Getting to the Core of Ankle Sprains

Sprained ankle

The most common cause of persistent ankle pain is incomplete or improper healing after an ankle sprain. Don’t let this happen to you! Learn how to spot a sprained ankle and follow helpful tips to get on the mend quickly.

What Causes Ankle Sprains?

A sprained ankle means one or more ligaments attached to your anklebone have stretched or torn. This can happen if your ankle is forced out of its normal position. Here are some examples of ways an ankle can become sprained:

  • You fall and twist or roll your ankle.
  • You land awkwardly and put excessive stress on your ankle.
  • Another person steps or lands on your foot while playing sports.
  • You walk, run, or exercise on an uneven surface.

Ankle Sprain Symptoms

Sprained ankles range in severity from a mild ligament stretch to a complete tear. The symptoms vary depending on how bad the injury is. These may include:

  • Ankle pain, especially when attempting to put weight on the affected foot
  • Tenderness
  • Heat and swelling
  • Bruising or skin discoloration
  • Restricted range of motion
  • Ankle instability
  • Popping sensation or sound when the injury occurs

How to Prevent Spraining Your Ankle

Protect your ankles from injury with these tips:

  • Stretch and warm up before exercising or playing sports.
  • Avoid walking, running, or working out on sloped or uneven ground.
  • Wear a support brace or tape your ankle if it’s weak or has been injured previously.
  • Wear properly fitting shoes made for your activity.
  • Avoid wearing high heels.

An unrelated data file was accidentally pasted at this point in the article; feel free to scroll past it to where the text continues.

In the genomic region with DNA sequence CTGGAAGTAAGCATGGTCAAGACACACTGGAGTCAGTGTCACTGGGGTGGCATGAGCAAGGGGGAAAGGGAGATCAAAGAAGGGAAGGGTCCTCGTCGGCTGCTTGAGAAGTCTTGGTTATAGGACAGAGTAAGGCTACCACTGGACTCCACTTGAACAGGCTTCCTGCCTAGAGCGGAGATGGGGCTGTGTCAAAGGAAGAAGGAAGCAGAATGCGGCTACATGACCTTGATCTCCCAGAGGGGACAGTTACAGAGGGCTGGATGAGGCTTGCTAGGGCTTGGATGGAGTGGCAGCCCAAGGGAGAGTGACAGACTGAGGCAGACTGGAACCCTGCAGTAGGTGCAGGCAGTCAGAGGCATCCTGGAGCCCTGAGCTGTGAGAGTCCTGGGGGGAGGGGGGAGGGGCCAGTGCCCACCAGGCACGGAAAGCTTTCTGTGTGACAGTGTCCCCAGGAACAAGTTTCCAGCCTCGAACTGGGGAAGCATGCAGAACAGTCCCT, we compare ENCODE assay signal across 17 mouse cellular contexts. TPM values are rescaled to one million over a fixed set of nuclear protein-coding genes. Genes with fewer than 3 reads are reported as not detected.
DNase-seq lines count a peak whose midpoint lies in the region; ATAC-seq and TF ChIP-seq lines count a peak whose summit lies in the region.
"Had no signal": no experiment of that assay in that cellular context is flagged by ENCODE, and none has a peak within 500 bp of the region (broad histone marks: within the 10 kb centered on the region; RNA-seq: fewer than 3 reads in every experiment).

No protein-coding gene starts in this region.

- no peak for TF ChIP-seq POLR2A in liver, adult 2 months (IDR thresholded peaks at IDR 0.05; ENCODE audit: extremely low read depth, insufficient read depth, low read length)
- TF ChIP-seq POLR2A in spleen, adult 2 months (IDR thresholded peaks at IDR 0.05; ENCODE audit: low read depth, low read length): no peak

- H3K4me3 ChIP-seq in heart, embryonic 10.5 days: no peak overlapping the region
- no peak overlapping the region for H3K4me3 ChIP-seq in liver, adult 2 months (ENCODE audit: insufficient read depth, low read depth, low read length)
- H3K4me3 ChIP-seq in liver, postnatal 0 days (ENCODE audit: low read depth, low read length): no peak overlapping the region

• Focus on building muscle strength, increasing flexibility, and improving balance.

Sprained Ankle Treatment

If not treated properly, a sprained ankle can cause long-term problems, including instability, increased risk of future sprains, chronic ankle pain, and arthritis of the ankle. To avoid these complications, treat your sprained ankle right away and allow it to heal completely before resuming your normal activities. Here’s how to heal a sprained ankle:

  • Take the RICE approach for the first two or three days. This involves resting, icing your ankle, compressing the joint with an elastic bandage, and elevating your foot to reduce swelling.
  • Relieve pain with medication, such as acetaminophen, ibuprofen, or naproxen sodium.
  • Use medical devices to ease discomfort while walking. Mild sprains may benefit from an elastic bandage or sports tape, while severe injuries may call for an ankle brace or walking boot and crutches.
  • Undergo physical therapy to restore your strength, stability, and range of motion.
  • Get surgery if your sprain is severe and doesn’t heal using more conservative methods.

If you think you have a sprained ankle, seek medical treatment at Total Point Urgent Care. We provide walk-in services for sprains and strains at a fraction of the cost of an emergency room visit. Plus, our 12 neighborhood clinics in Texas and Arizona offer warm, efficient, and personalized care. Stop by a location near you today or contact us online to ask questions.

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